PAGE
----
c8 with stowaway.jpg


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#67 csrlice12

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Posted 21 September 2020 - 04:59 PM

Just how many wives and girlfriends do you have....and a better half too?   


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#68 aa6ww

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Posted 21 September 2020 - 05:22 PM

As the weather gets colder, I use my smaller scopes and lighter mounts more and more.

 

...Ralph


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#69 Bomber Bob

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Posted 21 September 2020 - 06:36 PM

How about a very small Outstanding refractor:

 

Kenko KDS AZ S08 - Meade 884 (Tak FC-50) EQ.jpg

 

1984 Takahashi FC-50 + Kenko KDS II (EQ Mode) + Meade 884 Tripod

 

Ultra-sharp views at 150x (75x / inch) with a 2" F8 fluorite on a ridiculously light & portable EQ platform... Joy, indeed.


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#70 gnowellsct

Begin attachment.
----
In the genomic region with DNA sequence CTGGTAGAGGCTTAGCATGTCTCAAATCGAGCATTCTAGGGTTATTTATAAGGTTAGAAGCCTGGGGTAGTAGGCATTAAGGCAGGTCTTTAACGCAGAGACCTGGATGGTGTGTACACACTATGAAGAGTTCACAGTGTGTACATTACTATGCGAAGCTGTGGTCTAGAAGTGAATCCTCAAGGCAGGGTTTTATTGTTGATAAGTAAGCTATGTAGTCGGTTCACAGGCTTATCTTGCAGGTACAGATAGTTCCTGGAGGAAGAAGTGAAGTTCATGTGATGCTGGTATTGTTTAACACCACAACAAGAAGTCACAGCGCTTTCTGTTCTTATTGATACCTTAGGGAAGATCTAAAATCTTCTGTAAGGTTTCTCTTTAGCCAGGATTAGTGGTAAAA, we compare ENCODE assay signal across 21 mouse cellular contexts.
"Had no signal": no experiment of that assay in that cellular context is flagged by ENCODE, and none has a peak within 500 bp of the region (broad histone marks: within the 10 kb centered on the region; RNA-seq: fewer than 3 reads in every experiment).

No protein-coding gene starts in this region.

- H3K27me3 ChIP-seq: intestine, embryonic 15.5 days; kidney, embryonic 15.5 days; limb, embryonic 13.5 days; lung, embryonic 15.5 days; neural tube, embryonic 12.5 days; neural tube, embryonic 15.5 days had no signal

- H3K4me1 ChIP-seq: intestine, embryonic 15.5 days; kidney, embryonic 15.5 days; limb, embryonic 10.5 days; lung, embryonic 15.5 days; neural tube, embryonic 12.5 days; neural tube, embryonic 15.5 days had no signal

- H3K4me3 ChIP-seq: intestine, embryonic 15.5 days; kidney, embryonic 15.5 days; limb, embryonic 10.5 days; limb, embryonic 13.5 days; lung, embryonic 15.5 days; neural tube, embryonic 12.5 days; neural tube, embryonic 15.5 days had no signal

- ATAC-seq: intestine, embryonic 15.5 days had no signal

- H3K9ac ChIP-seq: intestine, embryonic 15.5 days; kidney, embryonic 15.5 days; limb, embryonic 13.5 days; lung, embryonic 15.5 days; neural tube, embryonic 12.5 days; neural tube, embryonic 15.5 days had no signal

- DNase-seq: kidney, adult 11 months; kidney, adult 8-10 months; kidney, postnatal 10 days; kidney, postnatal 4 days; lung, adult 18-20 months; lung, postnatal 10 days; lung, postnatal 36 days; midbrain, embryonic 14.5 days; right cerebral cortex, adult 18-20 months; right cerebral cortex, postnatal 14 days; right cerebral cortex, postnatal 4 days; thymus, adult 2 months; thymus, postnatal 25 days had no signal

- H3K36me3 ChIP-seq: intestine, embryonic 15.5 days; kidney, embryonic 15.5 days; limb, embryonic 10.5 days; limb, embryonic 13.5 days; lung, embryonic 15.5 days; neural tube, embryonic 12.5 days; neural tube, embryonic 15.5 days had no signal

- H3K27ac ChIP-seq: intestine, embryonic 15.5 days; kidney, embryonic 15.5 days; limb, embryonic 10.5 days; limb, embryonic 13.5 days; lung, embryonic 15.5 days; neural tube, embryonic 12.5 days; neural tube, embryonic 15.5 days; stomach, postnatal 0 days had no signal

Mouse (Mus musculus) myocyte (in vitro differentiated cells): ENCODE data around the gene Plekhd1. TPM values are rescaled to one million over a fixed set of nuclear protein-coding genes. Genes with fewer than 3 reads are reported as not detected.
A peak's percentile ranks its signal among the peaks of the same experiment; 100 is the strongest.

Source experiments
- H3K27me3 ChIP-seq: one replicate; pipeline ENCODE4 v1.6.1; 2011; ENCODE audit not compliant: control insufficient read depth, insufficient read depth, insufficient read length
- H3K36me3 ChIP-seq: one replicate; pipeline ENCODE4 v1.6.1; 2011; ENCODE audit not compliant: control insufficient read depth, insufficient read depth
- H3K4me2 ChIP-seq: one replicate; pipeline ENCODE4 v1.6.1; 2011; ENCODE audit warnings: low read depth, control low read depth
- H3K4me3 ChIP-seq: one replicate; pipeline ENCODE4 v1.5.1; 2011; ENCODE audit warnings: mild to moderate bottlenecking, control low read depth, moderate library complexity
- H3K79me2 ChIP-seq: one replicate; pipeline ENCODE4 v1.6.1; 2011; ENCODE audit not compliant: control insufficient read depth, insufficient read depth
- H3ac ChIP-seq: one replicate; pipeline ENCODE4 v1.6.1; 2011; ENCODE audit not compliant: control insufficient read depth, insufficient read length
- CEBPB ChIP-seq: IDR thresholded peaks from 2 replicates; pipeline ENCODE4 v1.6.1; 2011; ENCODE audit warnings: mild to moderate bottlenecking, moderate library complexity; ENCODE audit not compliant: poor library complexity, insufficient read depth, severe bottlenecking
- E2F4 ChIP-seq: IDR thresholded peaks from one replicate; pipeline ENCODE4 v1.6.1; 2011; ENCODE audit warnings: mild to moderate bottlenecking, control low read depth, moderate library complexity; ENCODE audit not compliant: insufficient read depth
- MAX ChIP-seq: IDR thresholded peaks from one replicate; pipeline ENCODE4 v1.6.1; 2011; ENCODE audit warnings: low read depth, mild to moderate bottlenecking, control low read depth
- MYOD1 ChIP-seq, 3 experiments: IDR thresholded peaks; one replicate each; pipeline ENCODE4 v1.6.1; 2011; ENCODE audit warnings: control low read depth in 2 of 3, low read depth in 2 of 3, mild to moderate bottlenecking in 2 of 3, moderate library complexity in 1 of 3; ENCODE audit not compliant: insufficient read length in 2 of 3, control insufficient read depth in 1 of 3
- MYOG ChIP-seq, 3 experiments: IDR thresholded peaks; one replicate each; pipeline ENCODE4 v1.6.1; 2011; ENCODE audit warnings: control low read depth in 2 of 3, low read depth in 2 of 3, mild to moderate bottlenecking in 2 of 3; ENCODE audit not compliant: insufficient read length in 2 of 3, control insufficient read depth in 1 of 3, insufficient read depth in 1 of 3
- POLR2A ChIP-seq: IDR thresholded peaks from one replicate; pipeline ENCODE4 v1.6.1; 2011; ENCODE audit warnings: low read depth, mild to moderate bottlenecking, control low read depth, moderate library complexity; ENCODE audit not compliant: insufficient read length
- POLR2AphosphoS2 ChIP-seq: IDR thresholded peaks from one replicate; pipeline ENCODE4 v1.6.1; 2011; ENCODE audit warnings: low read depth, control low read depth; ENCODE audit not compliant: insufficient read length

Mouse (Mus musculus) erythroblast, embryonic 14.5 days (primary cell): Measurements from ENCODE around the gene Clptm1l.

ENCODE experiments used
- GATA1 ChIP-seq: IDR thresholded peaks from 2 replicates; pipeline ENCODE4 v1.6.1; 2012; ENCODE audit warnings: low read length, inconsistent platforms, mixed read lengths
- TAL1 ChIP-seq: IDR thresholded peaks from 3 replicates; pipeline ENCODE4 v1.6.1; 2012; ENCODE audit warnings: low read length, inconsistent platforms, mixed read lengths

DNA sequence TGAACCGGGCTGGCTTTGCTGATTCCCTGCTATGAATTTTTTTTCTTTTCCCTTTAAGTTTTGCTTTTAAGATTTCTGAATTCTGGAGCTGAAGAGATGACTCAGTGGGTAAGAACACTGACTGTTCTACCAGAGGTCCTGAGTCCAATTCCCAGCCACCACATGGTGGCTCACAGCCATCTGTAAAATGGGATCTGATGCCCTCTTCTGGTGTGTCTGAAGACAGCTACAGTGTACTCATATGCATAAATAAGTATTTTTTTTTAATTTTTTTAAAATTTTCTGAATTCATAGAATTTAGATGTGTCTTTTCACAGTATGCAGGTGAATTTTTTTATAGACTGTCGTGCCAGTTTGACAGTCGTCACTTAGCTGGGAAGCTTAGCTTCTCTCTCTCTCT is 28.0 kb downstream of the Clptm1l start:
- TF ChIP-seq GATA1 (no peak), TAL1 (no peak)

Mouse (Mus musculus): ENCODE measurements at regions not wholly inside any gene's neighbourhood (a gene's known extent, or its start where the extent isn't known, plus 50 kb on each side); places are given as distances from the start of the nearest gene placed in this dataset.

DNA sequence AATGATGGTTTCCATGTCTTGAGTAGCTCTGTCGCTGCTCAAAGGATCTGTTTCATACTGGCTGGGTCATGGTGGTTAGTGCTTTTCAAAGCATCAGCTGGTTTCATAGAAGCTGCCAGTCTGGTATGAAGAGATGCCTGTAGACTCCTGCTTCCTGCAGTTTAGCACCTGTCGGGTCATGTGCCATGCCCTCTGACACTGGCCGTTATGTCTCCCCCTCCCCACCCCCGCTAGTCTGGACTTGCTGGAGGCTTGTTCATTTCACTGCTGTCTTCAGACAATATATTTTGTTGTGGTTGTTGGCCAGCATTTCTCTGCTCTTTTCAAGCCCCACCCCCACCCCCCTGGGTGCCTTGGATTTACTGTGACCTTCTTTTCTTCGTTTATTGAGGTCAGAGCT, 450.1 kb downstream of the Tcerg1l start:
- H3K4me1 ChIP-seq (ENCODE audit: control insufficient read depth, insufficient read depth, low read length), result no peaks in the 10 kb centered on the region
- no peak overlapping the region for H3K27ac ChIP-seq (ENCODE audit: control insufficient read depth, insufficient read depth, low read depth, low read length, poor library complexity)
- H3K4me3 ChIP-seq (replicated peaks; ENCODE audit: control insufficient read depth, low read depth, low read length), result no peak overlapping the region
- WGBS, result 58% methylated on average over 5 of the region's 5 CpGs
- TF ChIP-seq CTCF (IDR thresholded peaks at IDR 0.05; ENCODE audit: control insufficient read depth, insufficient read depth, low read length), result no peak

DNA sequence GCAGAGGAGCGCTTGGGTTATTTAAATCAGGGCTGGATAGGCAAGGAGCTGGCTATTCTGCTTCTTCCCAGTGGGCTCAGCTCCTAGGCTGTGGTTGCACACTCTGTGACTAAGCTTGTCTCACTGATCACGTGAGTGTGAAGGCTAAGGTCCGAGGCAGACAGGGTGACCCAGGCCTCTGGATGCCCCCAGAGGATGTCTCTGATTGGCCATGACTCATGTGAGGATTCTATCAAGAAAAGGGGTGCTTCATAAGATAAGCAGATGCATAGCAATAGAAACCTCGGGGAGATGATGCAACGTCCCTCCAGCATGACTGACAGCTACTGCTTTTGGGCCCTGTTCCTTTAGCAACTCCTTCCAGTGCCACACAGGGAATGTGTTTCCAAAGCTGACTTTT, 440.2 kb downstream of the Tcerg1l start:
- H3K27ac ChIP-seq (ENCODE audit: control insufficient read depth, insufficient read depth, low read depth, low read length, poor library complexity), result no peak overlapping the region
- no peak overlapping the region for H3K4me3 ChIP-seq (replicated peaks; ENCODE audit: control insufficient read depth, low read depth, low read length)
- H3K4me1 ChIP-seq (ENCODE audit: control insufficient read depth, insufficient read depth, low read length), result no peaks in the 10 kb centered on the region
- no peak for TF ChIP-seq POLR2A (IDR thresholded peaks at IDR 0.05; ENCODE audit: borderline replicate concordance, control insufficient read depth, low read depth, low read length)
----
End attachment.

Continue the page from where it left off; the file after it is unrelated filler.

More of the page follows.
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Posted 21 September 2020 - 07:25 PM

How about a very small Outstanding refractor:

 

 

1984 Takahashi FC-50 + Kenko KDS II (EQ Mode) + Meade 884 Tripod

 

Ultra-sharp views at 150x (75x / inch) with a 2" F8 fluorite on a ridiculously light & portable EQ platform... Joy, indeed.

Very pretty but 50mm is like getting one shrimp off one appetizer and calling it a meal.   


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#71 gnowellsct

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Posted 21 September 2020 - 07:25 PM

Just how many wives and girlfriends do you have....and a better half too?